From the Buddha's time until today, the Asian tradition that supports the Dharma (the teachings of the Buddha) has been one of reciprocal generosity. The local community shows its respect and value for spiritual practice by providing monasteries with basic needs such as food, clothing, shelter and medicine. In return, the spiritual needs of the community are provided for by the teachings and guidance of the nuns and monks. For the past 2,500 years, this mutually dependent arrangement has benefited both the spiritual leaders and the communities surrounding them.
In the West, the tradition of monasteries never became widespread. Most teachers of spirituality do not choose to become monks or live in monasteries. However, they still offer their guidance and experience in a spirit of giving and donation, and are enabled to continue doing so by the generosity of the community. Following in the footsteps of the tradition, these Dharma scholars continue to teach the wisdom of the Buddha for free to all comers, as no price can be assigned to the value of truth.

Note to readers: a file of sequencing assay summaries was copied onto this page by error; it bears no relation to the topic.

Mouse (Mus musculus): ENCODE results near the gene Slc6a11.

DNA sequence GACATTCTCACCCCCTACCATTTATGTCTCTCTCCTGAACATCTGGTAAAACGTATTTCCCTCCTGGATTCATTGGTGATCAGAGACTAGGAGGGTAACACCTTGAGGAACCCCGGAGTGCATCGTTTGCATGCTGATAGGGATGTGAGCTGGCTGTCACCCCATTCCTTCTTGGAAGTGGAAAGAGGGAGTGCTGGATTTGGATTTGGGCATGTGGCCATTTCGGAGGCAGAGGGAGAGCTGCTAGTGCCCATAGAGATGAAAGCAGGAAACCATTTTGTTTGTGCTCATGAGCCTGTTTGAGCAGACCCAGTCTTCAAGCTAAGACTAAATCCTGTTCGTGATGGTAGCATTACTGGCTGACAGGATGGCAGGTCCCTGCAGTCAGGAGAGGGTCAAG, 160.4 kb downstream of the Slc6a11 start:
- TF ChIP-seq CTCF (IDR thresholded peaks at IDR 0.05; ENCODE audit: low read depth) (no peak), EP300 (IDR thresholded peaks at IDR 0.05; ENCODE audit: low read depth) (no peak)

The cost of all of Tovana's courses, including food, location, organizational costs, and travel expenses for the teachers, is covered solely by donations. The courses are given freely and with an open heart, at no set price. The absence of a fee for the teachings and the courses allows all participants, regardless of financial situation, to benefit from the fruits of the practice.
At the end of each course, participants are given the opportunity to help ensure the continuation of Dharma study in two ways: by giving a donation to the teachers, to enable them to keep teaching; and by donating to the organization to cover the costs of the course, to allow courses to keep happening and give others the chance to participate as well.
Any donation that you are able to give will be accepted with appreciation and joy, and will go towards enabling the Dharma to be taught to all those who seek it. This is an opportunity to participate in the ancient tradition of total reciprocity between teachers and students, the deepest expression of the mutual dependence between us all.